Understanding the factors that affect teacher productivity and the degree to which these determinants are measurable would also inform current policy debates over how best to evaluate and compensate teachers. If it is not possible to measure the characteristics of teachers that determine their productivity, then ex post evaluation of teachers based on their contributions to student achievement or "value added" may be optimal (Gordon, Kane, and Staiger 2006). Currently, many school districts are experimenting with such "pay for performance" systems (Podgursky and Springer 2007), although some are concerned about the precision of these measures, their narrow focus on student test scores, and the fact that they can be calculated for only a small proportion of teachers. Alternatively, if there are particular teacher characteristics and behaviors that influence their productivity and are observable, but perhaps not easily quantified, then reliance on supervisor evaluations and other more subjective assessments may be advantageous. There is movement toward granting principals greater authority in hiring, evaluation, and retention of teachers both through the creation of independent charter schools nationwide and through decentralization reforms in public school districts such as New York City. The downside of subjective evaluations by principals is they may be affected by personal bias toward factors unrelated to productivity and some principals may simply be poor judges of teacher productivity.
To address the related issues of the determinants of teacher productivity and how best to evaluate teacher performance, we analyze the relationship between principal evaluations of teachers and the contribution of teachers to student achievement or teacher value added. Like other recent work, we examine the relationship between teacher characteristics (including typical teacher credentials and personality traits observed by principals) and both subjective and value-added measures of contemporaneous teacher performance. We also go beyond the existing research, however, and compare the ability of past value-added measures and principal ratings to predict future teacher value added.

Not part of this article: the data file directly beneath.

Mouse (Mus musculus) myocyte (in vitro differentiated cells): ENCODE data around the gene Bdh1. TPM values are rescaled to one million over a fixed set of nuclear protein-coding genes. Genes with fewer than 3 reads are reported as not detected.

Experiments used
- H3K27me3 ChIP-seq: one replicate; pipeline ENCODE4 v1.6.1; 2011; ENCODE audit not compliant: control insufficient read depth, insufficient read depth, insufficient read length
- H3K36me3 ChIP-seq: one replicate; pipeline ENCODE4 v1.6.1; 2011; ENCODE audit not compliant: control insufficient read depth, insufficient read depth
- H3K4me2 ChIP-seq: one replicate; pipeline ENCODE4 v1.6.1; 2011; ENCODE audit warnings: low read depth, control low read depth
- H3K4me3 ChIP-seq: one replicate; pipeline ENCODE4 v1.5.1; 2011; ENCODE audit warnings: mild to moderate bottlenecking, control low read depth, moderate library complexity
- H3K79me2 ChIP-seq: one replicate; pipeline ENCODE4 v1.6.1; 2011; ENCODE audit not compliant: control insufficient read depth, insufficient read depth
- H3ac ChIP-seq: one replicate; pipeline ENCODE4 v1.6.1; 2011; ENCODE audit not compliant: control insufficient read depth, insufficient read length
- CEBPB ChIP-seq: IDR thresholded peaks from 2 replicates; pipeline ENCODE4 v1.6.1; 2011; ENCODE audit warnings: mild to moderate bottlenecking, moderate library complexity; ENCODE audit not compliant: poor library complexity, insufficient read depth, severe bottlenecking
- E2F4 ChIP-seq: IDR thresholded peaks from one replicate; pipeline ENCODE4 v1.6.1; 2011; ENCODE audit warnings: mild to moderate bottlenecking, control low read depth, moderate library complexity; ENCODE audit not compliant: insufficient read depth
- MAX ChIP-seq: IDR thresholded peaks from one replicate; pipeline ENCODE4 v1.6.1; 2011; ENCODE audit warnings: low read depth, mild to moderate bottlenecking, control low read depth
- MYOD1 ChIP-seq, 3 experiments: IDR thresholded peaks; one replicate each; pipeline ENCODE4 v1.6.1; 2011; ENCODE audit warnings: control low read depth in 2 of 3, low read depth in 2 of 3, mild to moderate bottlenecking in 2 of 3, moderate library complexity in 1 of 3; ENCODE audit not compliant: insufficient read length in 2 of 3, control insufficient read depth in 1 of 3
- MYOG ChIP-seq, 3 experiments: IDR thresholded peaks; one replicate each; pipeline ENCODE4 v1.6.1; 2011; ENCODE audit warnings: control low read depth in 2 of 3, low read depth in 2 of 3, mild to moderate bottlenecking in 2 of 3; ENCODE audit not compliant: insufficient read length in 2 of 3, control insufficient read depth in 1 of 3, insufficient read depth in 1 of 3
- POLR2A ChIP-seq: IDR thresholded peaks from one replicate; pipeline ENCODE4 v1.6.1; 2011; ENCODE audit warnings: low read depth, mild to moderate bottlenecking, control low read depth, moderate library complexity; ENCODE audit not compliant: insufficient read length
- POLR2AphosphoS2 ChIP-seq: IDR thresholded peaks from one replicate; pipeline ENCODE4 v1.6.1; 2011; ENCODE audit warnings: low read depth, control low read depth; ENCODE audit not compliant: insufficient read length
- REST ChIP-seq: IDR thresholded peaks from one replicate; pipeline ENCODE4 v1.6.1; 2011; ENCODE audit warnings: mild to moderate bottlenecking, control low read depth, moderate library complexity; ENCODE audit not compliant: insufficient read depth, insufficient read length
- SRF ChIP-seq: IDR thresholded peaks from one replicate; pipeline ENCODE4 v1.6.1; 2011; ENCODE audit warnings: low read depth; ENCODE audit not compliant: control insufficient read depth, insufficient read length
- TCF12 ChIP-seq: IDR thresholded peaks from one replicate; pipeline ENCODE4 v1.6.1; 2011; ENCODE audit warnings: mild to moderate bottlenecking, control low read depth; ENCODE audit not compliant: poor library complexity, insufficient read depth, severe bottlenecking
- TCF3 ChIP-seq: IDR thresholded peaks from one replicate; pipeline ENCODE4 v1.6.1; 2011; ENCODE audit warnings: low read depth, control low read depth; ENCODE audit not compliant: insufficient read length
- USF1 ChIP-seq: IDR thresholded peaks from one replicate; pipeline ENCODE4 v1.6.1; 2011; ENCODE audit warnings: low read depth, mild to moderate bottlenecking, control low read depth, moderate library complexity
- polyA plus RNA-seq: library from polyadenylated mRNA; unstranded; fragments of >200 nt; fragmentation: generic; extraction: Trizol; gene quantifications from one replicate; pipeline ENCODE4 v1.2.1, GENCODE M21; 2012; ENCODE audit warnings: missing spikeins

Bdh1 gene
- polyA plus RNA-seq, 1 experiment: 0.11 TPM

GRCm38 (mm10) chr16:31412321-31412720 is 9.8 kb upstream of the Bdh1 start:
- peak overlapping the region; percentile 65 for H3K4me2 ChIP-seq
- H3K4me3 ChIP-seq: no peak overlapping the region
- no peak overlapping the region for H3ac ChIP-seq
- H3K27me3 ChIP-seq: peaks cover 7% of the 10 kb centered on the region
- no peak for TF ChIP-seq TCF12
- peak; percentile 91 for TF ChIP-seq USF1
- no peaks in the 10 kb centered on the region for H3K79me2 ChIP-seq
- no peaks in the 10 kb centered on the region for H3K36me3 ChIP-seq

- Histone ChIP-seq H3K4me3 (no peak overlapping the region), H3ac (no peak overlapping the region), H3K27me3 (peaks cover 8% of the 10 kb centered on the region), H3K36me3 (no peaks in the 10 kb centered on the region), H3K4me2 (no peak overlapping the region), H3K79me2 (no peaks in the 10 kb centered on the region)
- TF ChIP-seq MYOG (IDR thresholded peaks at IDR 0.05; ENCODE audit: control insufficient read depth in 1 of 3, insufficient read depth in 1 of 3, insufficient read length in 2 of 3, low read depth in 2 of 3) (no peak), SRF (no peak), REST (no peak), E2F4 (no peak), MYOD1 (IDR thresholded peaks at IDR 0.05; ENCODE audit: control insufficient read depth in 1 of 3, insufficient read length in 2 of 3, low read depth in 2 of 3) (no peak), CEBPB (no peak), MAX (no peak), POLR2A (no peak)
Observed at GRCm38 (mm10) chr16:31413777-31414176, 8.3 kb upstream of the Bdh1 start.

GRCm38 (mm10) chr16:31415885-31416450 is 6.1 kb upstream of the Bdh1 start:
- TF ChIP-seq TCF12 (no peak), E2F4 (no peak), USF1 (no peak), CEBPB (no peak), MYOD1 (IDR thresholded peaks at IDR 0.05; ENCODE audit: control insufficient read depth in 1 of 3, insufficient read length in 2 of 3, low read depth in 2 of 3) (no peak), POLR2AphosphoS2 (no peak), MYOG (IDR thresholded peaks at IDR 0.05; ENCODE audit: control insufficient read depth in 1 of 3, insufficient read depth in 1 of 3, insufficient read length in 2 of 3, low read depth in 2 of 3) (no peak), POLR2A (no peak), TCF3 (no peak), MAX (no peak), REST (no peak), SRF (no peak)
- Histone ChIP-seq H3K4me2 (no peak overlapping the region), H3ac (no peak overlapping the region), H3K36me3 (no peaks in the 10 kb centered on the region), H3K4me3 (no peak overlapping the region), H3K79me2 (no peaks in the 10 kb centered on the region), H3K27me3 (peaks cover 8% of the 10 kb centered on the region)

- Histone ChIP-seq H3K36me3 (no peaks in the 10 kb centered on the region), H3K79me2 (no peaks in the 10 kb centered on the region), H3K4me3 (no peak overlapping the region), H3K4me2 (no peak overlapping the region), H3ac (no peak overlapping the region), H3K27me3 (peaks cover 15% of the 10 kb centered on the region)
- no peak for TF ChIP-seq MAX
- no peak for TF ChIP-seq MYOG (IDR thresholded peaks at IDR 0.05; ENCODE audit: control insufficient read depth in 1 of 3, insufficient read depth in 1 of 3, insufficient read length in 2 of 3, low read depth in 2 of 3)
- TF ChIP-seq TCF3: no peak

We begin by estimating a model of student achievement that includes fixed effects to control for unmeasured student, teacher, and school heterogeneity. The resulting estimated teacher fixed effects are our measure of teacher value added. We then analyze the simple correlation between principals' subjective assessments and teachers' value-added scores. We follow that process with a multivariate analysis to examine whether principals are better at judging teacher productivity than traditional approaches to compensation that focus on experience and formal education. Next, we look in detail at specific teacher attributes and how they relate to both principals' overall evaluations of their faculty members and estimates of teacher value added. Finally, we compare the ability of principal ratings and past teacher value-added measures to predict future teacher value added.
In the next section, we describe the small literature on principal evaluations of teachers and their relationship with value added and follow with a discussion of the data used for our new analysis, including how we conducted the interviews with principals and our method for estimating teacher value added. In the concluding section, we discuss our empirical results and possible policy implications.